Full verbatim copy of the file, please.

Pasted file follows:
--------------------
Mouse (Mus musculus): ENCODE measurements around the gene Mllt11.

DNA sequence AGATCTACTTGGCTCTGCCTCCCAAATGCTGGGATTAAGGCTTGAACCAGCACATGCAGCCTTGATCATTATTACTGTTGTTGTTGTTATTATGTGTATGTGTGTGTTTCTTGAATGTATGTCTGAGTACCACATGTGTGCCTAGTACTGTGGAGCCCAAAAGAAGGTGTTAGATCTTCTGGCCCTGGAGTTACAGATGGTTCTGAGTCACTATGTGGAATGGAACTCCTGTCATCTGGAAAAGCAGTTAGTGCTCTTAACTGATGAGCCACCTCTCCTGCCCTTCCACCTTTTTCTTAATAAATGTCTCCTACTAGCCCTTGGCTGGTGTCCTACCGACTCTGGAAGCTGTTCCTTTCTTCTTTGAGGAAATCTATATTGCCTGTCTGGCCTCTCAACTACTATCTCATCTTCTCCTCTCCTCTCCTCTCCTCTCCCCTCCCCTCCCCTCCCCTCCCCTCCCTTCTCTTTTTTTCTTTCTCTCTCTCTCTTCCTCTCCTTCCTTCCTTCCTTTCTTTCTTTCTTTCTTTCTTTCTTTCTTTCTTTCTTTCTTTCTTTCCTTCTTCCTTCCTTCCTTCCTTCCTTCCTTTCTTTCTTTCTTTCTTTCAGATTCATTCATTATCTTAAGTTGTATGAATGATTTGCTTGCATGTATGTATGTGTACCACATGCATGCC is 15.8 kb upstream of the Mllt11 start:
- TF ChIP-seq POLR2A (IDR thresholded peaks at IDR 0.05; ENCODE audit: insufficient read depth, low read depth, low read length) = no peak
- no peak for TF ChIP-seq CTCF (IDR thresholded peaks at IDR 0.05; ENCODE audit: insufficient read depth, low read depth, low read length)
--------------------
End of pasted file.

Mouse (Mus musculus): ENCODE measurements around the gene Mllt11.

DNA sequence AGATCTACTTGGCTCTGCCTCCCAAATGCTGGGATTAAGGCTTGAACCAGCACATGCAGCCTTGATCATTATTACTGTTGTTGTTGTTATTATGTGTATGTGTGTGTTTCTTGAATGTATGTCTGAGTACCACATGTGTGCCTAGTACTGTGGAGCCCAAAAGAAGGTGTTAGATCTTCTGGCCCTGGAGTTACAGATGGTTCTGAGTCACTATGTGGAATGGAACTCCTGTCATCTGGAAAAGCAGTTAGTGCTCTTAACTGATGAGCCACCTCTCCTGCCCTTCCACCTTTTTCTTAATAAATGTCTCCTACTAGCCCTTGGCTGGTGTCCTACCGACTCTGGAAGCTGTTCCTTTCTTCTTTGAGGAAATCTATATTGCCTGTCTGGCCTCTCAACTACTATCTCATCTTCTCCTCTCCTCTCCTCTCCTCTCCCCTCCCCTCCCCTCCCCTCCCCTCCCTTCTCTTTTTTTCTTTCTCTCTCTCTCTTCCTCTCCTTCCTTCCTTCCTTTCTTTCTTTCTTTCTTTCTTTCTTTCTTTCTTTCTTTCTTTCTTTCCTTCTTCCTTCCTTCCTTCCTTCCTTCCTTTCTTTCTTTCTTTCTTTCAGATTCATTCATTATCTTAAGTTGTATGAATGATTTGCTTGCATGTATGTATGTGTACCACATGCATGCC is 15.8 kb upstream of the Mllt11 start:
- TF ChIP-seq POLR2A (IDR thresholded peaks at IDR 0.05; ENCODE audit: insufficient read depth, low read depth, low read length) = no peak
- no peak for TF ChIP-seq CTCF (IDR thresholded peaks at IDR 0.05; ENCODE audit: insufficient read depth, low read depth, low read length)